If you happen to be on the team and you are aware of that, then you’ll be able to actually see different ways that you can work with us. I’m tapping into this market that I’ve been a part of that just fits for how I communicate and I’m using that to potentially help with DesignFrame. But if it doesn’t, I’m still earning something with it while simultaneously working with my partner and DesignFrame to actually communicate to the actual clients.
Chris Badgett: That’s really cool. You’ve built a neat system there that feeds back on itself, but it doesn’t have to, it’s every piece is valuable in itself. That’s amazing.
Alex Standiford: Right. Yeah. It’s fun.
Chris Badgett: How are some of the ways you’re finding to get students? I know WordPress there’s a lot of people on Twitter and various places, what’s working for you? You already have a big network in WordPress, you’ve been around for a while. What advice do you have or what’s working around recruiting, finding people?
Alex Standiford: Well, the first thing I did was I just asked people who I know, who are in this space that I wanted to have big followings, to basically just share it.
Chris Badgett: That’s a good lesson right there. A lot of people think there’s people that want to support you, just ask them. Right?
Alex Standiford: That’s literally it, I just got in some DMs on Twitter. I think I messaged you actually.
Chris Badgett: Yeah. I shared it out. I was like, cool. That’s awesome. I would have done it if it wasn’t Lifter or it was something, I don’t care. I’m like, dude, a WordPress person has got some, I can’t wait to help him share that out.
Alex Standiford: Heck yeah. That was the thing. I just asked a couple people, honestly. Before the course came out, I literally created a landing page on alexstandiford.com. I hadn’t even WP Dev Academy yet. And to be clear, alexstandiford.com is actually a React app, so it’s not even full blown CMS or anything. I literally created a React component that was specifically my landing page and straight up just, it was so just, this is not intended to be used for long. This is literally just, I need to get a landing page up.
Chris Badgett: You MVP it.
Alex Standiford: I MVP the crap out of this. I just did that and I sent out a thing and everybody signed up, people signed up to the email list. I got a pretty good idea. pretty strong validation that there was interest in what I was doing. I took that and I got to work, I built WP Dev Academy and moved the landing page over to that, set up a redirect, so anybody who goes to the old page goes to this new one. And then once the course was ready, I just flipped the switch over to the LifterLMS course page and sent out an email to everybody who I’d collected in the meantime. From there I got a handful of sales, made enough money for me to be able to say, okay, let’s do it again.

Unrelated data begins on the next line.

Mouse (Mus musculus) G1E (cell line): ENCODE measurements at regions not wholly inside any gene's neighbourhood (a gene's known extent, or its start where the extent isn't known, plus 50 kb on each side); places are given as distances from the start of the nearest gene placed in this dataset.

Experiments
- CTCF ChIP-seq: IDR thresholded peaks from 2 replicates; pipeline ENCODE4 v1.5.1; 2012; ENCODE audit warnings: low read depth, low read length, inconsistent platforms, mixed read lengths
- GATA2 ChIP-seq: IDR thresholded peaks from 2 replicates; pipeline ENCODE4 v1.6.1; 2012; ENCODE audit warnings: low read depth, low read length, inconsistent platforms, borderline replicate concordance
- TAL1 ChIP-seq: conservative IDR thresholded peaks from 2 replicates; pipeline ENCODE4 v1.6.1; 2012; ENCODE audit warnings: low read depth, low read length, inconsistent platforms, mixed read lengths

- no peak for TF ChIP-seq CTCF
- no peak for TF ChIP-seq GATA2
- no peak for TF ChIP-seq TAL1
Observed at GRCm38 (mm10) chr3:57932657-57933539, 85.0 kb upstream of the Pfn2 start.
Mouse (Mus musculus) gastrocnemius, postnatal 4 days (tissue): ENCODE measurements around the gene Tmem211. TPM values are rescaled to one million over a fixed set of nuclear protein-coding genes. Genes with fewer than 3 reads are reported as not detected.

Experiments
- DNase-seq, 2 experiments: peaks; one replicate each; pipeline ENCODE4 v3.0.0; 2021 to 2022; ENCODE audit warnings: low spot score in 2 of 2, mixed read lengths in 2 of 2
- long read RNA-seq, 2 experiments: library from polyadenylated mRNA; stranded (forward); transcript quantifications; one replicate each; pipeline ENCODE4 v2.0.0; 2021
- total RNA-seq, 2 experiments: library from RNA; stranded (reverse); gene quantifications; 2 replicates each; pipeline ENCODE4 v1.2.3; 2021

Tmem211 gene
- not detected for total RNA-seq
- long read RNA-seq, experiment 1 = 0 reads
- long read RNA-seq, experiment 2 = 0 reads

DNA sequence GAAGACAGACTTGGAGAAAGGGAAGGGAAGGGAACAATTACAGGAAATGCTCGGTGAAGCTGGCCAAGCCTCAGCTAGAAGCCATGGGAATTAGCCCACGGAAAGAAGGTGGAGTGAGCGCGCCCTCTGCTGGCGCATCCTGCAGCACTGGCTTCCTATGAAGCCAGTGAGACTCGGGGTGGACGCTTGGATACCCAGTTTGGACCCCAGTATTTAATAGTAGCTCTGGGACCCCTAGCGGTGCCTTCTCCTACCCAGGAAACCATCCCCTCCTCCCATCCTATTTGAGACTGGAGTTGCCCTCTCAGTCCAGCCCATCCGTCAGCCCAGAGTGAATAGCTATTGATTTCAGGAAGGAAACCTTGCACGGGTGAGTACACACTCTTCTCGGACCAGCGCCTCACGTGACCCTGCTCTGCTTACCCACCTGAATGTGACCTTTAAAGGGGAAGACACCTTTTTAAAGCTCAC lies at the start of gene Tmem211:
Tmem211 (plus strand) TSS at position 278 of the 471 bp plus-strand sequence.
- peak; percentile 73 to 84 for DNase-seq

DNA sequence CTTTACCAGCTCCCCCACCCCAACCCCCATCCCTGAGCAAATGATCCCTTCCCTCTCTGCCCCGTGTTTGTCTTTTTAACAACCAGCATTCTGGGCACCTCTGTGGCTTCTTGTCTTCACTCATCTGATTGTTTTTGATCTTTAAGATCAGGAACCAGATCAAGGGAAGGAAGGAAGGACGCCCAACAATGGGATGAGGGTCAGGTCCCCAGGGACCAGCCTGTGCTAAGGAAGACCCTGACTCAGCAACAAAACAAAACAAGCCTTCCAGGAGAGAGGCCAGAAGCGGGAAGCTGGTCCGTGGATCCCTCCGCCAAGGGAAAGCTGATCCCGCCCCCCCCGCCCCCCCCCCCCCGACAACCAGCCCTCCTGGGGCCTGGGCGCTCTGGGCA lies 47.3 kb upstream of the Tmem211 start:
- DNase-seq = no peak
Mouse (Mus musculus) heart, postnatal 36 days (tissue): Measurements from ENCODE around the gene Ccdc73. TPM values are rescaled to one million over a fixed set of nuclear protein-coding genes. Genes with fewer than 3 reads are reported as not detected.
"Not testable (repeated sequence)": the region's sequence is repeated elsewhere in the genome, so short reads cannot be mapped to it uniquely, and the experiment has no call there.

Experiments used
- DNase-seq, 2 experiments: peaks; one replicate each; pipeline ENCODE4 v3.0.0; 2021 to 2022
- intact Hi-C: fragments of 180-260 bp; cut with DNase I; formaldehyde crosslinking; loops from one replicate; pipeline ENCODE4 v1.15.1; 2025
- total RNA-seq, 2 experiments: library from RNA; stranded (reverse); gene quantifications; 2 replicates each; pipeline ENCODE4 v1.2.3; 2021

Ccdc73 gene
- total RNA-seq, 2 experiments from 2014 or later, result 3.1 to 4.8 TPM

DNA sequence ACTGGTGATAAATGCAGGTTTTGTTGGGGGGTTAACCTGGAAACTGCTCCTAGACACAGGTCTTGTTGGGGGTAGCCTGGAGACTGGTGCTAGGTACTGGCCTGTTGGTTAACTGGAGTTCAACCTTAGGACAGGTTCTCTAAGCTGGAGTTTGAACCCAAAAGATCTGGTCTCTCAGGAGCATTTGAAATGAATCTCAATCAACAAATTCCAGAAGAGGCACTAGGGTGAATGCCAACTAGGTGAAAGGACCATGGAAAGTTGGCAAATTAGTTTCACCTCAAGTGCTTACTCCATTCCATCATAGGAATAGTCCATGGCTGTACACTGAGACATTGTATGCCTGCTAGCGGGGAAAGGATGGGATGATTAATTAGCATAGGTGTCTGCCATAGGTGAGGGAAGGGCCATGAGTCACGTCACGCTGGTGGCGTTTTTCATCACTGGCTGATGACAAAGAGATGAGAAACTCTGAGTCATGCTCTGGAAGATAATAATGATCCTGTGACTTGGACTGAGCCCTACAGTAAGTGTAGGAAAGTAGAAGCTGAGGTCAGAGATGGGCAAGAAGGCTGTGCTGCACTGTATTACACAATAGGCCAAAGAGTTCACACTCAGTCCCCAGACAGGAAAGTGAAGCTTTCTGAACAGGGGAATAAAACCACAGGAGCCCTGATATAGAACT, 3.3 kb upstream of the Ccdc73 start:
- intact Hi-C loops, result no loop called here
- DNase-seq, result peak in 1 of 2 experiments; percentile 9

Chris Badgett: How long did it take you to make the course? From all right, it’s time to roll up my sleeves, I’m going to show people how to make a beer plugin. I don’t know if you had challenges around, my video’s not perfect or maybe you didn’t care. You’re like, I’m just going. How long was that, start to launch and what was the experience like in the middle?
Alex Standiford: Okay. I learned a lot from this first course. I always jokingly refer to Bob Ross whenever I think about these courses because fun fact, Bob Ross actually made three versions of every painting he did. One he did before the show. And then I think he did, I don’t remember what the other two were, but one of them was done obviously during the show. He practices and understands what he’s going to do before he does it on the show, otherwise he’d never be able to get it in in 30 minutes.
Chris Badgett: It is challenging to teach and do at the same time.
Alex Standiford: Yes, absolutely. I took that method and applied it to this course. The first thing I did was actually built a plugin. Right?
Chris Badgett: Dry run.
Alex Standiford: Yeah. Right. The dry run. I built a plugin. As you’re building it, you’re thinking about the different, oh yeah, we totally need to talk about this. Right? And you’re building the course while you’re building the plugin. And then from there I built the actual course. Well, I built the syllabus basically. And then I built the course. And then I did editing as I went along. Basically the course took about, or the plugin itself took like three or four days for me to do. I’ve already done this, again, I’ve already built a beer plugin. So I already knew the problems, I already knew the challenges. If you hear me and you hear, oh my God, he built that in a couple of days just on the side, that’s crazy. It’s not crazy. If you already thought through the problems and you already know what you’re doing, it’s just practice at that point.